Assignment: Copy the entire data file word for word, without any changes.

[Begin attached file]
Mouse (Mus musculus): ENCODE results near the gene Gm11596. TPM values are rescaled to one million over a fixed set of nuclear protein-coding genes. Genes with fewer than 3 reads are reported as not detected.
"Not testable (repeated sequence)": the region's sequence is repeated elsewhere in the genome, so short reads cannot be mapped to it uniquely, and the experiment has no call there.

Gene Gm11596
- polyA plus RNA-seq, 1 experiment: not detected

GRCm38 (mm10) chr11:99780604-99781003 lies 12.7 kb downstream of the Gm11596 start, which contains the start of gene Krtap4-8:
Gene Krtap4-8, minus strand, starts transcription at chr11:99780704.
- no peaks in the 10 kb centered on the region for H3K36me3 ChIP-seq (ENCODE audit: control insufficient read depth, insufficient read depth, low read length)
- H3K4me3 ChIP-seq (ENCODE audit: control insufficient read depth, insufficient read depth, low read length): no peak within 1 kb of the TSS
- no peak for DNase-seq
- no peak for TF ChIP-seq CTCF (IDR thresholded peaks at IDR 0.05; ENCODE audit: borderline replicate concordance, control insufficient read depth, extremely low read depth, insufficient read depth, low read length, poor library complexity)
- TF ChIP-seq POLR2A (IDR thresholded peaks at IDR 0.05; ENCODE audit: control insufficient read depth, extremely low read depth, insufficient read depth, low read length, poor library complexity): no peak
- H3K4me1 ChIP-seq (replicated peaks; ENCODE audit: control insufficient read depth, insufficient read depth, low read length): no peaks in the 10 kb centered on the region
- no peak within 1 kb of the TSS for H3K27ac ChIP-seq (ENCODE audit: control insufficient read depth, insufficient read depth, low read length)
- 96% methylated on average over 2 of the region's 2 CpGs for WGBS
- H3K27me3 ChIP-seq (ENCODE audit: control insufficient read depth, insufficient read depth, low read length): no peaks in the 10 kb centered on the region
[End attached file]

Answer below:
Mouse (Mus musculus): ENCODE results near the gene Gm11596. TPM values are rescaled to one million over a fixed set of nuclear protein-coding genes. Genes with fewer than 3 reads are reported as not detected.
"Not testable (repeated sequence)": the region's sequence is repeated elsewhere in the genome, so short reads cannot be mapped to it uniquely, and the experiment has no call there.

Gene Gm11596
- polyA plus RNA-seq, 1 experiment: not detected

GRCm38 (mm10) chr11:99780604-99781003 lies 12.7 kb downstream of the Gm11596 start, which contains the start of gene Krtap4-8:
Gene Krtap4-8, minus strand, starts transcription at chr11:99780704.
- no peaks in the 10 kb centered on the region for H3K36me3 ChIP-seq (ENCODE audit: control insufficient read depth, insufficient read depth, low read length)
- H3K4me3 ChIP-seq (ENCODE audit: control insufficient read depth, insufficient read depth, low read length): no peak within 1 kb of the TSS
- no peak for DNase-seq
- no peak for TF ChIP-seq CTCF (IDR thresholded peaks at IDR 0.05; ENCODE audit: borderline replicate concordance, control insufficient read depth, extremely low read depth, insufficient read depth, low read length, poor library complexity)
- TF ChIP-seq POLR2A (IDR thresholded peaks at IDR 0.05; ENCODE audit: control insufficient read depth, extremely low read depth, insufficient read depth, low read length, poor library complexity): no peak
- H3K4me1 ChIP-seq (replicated peaks; ENCODE audit: control insufficient read depth, insufficient read depth, low read length): no peaks in the 10 kb centered on the region
- no peak within 1 kb of the TSS for H3K27ac ChIP-seq (ENCODE audit: control insufficient read depth, insufficient read depth, low read length)
- 96% methylated on average over 2 of the region's 2 CpGs for WGBS
- H3K27me3 ChIP-seq (ENCODE audit: control insufficient read depth, insufficient read depth, low read length): no peaks in the 10 kb centered on the region